An alarming new drug abuse trend has surfaced in high schools and colleges across the United States. Thousands of high school and college students have turned to the use of medications typically prescribed for individuals diagnosed with attention deficit hyperactivity disorder (ADHD) to improve their concentration and academic performance. These medications are often obtained by purchasing them illegally from others who have been prescribed them by their doctors. Some youngsters have even faked symptoms to get prescriptions for the medications.
These medications have proven to have great value for some individuals who truly suffer from ADHD, however, for those without the disorder their use can have serious side effects including depression, mood swings, heart irregularities, acute exhaustion or psychosis. Many of these substances are also highly addictive.
The most commonly abused ADHD medications include Adderall, Vyvanse, Ritalin, and Focalin. The D.E.A. classifies many of these medications as Class 2 Controlled Substances. The illegal sale or purchase of these medications can be prosecuted as a felony.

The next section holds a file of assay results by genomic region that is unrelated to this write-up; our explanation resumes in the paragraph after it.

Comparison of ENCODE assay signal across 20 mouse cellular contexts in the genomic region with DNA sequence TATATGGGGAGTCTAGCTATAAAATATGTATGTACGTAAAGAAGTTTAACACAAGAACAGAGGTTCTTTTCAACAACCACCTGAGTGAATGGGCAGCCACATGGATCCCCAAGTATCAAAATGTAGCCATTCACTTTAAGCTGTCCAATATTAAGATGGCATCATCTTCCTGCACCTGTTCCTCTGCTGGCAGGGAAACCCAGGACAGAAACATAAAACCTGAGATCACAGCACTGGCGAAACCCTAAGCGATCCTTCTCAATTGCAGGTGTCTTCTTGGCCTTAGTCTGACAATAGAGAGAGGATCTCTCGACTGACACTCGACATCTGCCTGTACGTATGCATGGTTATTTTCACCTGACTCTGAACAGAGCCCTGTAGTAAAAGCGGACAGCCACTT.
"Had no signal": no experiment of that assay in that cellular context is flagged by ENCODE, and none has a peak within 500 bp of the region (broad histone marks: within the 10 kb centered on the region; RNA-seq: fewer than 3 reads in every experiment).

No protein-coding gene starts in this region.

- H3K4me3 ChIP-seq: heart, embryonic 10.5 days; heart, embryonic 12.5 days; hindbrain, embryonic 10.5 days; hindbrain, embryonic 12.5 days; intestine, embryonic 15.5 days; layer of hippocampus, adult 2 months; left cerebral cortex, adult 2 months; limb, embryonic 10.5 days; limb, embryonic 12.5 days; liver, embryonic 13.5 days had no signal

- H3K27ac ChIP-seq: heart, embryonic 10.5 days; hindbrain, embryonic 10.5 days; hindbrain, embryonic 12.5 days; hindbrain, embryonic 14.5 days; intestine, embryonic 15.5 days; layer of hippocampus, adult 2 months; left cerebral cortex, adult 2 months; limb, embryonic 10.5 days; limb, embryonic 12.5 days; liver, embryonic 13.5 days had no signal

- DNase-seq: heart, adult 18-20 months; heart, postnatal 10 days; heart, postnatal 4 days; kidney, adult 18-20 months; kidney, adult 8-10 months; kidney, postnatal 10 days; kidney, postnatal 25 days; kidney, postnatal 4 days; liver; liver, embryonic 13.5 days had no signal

Parents are encouraged to discuss with their children the physical and legal dangers associated with using these medications without a prescription and close monitoring by a physician.
Information included in this announcement was obtained from the New York Times article, Risky Rise of the Good Grade Pill, by Alan Schwarz. The article was published on June 9, 2012. The full article can be viewed online at http://www.nytimes.com/2012/06/10/education/seeking-academic-edge-teenagers-abuse-stimulants.html?pagewanted=1&_r=1&hp.